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BMW Sauber's season in numbers - Part One 19 Feb 2009

Nick Heidfeld (GER) BMW Sauber F1.08 crosses the line to finish 2nd.
Formula One World Championship, Rd 7, Canadian Grand Prix, Race, Montreal, Canada, Sunday, 8 June 2008. © Sutton Nick Heidfeld (GER) BMW Sauber F1 on the grid.
Formula One World Championship, Rd 12, European Grand Prix, Race, Valencia, Spain, Sunday, 24 August 2008 BMW Sauber practice pit stops.
Formula One World Championship, Rd 13, Belgian Grand Prix, Preparations, Spa-Francorchamps, Belgium, Thursday, 4 September 2008 Robert Kubica (POL) BMW Sauber F1.08.
Formula One World Championship, Rd 7, Canadian Grand Prix, Qualifying Day, Montreal, Canada, Saturday, 7 June 2008 BMW Sauber pit garages.
Australian Grand Prix, Rd 1, Preparations, Albert Park, Melbourne, Australia, Wednesday, 12 March 2008

From budgets spent to speeds reached, and from points scored to kilometres raced, Formula One racing is a numbers game through and through. Did you know, for example, that BMW Sauber dispatch 32 tonnes of air freight to flyaway races? Or that the team ate 100 kilogrammes of fruit per Grand Prix weekend last year? The German-Swiss squad reveal just some of the more surprising facts and figures from their 2008 season, as they look ahead to 2009…

- Eleven podium places in 2008 were a record for BMW Sauber in their third season. Robert Kubica claimed one win, three second places and three third places. Nick Heidfeld finished in second place four times. Each of the two previous years had twice seen a driver ascend the podium.

- In 2008 no team could match the race lap tally of BMW Sauber. With 1,112 out of a possible 1,117 race laps, Heidfeld topped the driver reliability statistics ahead of Kubica (1,084 laps). The shortfall was not due to any technical faults: Heidfeld brought a damaged car across the finish line in Monaco four laps behind and was lapped at the season final in Brazil. Kubica was involved in an accident in Melbourne (-11), went off in Silverstone due to aquaplaning (-21) and likewise saw the chequered flag in Brazil one lap behind.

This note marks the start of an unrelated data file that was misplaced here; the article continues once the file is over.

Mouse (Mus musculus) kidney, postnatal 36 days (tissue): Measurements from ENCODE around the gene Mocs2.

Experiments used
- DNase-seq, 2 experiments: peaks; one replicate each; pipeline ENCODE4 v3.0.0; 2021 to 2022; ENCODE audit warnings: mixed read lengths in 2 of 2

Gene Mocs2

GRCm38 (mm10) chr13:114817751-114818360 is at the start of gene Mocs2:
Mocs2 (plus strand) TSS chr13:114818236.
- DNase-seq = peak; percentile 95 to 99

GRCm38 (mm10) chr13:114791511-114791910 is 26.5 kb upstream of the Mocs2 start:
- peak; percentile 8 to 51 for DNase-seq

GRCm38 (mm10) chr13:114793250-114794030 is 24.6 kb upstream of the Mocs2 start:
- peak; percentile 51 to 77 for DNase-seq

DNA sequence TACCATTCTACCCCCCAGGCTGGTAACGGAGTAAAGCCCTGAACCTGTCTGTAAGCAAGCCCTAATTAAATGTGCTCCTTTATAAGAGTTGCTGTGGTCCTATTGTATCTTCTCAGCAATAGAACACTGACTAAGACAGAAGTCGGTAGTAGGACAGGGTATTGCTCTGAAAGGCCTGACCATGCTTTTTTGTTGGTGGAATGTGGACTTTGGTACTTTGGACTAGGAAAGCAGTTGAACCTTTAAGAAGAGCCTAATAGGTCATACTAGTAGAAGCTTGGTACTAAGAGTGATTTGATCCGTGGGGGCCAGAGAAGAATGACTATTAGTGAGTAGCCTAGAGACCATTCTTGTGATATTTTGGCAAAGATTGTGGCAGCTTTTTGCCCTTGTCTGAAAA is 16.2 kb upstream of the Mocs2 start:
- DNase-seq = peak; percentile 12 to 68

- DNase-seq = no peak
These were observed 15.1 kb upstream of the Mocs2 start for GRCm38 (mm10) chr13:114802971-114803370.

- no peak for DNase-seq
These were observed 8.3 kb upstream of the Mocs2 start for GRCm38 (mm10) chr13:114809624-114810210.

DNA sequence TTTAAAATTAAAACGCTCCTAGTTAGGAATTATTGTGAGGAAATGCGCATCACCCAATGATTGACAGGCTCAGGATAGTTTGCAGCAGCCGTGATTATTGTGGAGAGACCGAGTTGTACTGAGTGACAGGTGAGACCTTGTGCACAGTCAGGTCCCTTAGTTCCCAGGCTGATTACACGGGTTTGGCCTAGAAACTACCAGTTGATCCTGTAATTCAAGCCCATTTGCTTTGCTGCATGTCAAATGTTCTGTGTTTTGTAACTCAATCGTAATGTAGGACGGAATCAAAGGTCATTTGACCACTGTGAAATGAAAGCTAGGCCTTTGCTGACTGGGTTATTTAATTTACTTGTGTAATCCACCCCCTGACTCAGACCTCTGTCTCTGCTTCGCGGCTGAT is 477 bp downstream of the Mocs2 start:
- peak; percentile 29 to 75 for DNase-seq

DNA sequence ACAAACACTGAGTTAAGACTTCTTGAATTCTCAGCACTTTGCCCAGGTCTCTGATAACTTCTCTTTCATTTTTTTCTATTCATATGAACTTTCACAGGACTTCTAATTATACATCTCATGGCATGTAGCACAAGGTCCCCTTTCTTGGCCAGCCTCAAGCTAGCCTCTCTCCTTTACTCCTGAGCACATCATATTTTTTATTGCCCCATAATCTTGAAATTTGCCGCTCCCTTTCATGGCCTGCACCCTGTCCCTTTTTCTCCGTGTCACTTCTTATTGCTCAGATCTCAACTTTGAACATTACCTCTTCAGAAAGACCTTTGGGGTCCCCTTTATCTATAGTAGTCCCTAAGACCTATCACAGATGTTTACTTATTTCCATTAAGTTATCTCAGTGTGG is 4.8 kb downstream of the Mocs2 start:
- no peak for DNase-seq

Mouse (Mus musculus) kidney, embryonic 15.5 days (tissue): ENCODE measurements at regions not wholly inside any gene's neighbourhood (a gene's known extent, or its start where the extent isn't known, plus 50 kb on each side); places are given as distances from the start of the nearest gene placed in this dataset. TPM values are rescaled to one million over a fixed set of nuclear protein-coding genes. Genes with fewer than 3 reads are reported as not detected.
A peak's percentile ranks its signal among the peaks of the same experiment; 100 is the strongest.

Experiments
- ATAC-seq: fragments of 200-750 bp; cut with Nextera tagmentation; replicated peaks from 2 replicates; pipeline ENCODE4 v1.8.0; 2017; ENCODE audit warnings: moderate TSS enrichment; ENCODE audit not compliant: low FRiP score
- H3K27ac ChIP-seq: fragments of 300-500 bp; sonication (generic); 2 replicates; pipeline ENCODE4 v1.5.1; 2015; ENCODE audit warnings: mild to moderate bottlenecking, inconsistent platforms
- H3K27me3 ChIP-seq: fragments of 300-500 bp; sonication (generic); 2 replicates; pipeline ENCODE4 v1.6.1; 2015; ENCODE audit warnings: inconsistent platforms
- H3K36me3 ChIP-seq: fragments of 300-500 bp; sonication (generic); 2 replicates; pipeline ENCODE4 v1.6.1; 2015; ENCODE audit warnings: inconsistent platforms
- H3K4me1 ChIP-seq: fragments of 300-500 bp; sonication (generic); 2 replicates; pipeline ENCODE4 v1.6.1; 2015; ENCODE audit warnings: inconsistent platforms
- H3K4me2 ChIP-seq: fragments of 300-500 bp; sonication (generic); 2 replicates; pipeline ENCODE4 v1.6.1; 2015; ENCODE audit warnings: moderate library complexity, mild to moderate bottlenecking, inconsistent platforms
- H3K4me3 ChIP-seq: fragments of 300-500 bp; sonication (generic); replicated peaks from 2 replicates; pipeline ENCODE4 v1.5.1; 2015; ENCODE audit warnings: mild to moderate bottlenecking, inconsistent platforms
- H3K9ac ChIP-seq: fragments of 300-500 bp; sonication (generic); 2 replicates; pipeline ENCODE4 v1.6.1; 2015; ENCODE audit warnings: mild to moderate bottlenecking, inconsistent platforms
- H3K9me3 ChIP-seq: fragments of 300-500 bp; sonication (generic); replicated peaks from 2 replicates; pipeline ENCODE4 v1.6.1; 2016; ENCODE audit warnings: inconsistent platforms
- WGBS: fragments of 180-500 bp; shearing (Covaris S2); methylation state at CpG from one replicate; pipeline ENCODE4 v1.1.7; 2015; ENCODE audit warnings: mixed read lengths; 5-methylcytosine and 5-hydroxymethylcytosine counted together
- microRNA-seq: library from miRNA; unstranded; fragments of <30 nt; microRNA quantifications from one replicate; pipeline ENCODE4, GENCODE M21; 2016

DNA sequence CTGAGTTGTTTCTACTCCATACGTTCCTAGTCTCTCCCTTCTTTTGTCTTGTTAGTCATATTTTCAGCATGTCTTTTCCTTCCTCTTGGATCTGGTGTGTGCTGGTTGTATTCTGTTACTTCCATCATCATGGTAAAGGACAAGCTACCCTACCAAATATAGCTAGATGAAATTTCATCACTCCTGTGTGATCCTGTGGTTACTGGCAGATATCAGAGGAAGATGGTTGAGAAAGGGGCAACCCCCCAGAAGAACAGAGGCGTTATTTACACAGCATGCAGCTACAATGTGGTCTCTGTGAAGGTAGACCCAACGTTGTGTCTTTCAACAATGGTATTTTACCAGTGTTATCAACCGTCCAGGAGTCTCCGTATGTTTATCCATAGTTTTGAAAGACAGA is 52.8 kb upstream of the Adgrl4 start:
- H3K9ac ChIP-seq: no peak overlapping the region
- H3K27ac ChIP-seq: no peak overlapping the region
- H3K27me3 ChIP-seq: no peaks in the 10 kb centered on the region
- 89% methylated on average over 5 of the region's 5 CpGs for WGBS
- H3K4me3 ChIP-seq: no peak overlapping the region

- In 2008, six F1.08 chassis were deployed on the track (02 to 07).

- On the 17 race weekends, a total of 26,700 kilometres were covered in the F1.08: 13,716 km by Heidfeld and 12,984 km by Kubica.

- Each race weekend involves a team of around 80. Apart from the team management and the three drivers, this includes 18 engineers, more than 30 mechanics, one or two logistics staff, hosts for sponsors and the Paddock Club, the press department and the catering staff.

- The workforce at the Hinwil and Munich locations totals 680. During the development phase, numbers in Switzerland were boosted from 275 to almost 430 employees. During the same period Munich saw its staff shrink from almost 300 to 250.

- There are generally six people occupying the ‘command centre’ on the pit wall stand. From left to right: Giampaolo Dall’Ara (Race Engineer Heidfeld), Mike Krack (Chief Race Engineer), Beat Zehnder (Team Manager), Mario Theissen (BMW Motorsport Director), Willy Rampf (Technical Coordinator), Antonio Cuquerella (Race Engineer Kubica). They watch a total of 24 monitors, some of which are split screens offering multiple views. The official FOM pages giving lap times, the weather and news channel and the circuit map are watched by everyone. In addition, the cars’ telemetry data is available, as is the FIA’s marshalling system which tracks the position of all moving cars on the track (shown as coloured dots on the circuit map). Beyond this there is the team’s own car positioning system that enables pit stop forecasts and strategic decisions. On the pit wall, information is also gathered on the time and duration of other teams’ stops and on their tyres. Communication is via a total of six radio channels and seven intercom channels. Radio contact between the drivers and the team must be made accessible to the FIA.

- For flyaway Grands Prix, the team dispatches some 32 tonnes of air freight. That includes three chassis (two cars plus a spare chassis), six to eight engines, three to five sets of spare parts, 160 wheel rims, 100 radio sets, headphones, tools, computers and the pit garage equipment. Everything is packed into four ‘igloos’ (huge containers) from Hinwil, one igloo from Munich, two lower-deck containers and two ten-foot pallets from Hinwil and one from Munich.

- The transportation fleet for the European Grands Prix comprises five trucks from Hinwil and one engine truck from Munich.

- Seven trucks transport the team’s hospitality unit within Europe, four of which form an integral part of its sophisticated construction.

- The hospitality unit, which takes twelve men 36 hours to erect, has 37 plasma screens running. 40 kilometres of cables are laid for the power and network supply.

- The kitchen is kept busy feeding and watering team members and guests: in 2008 average consumption per Grand Prix weekend amounted to 140 kilograms of meat, 100 kg of fish, 100 kg of fruit, 90 kg of vegetables, 40 kg of cheese, 1,000 eggs, 1,800 bread rolls plus 2,500 litres of water and soft drinks.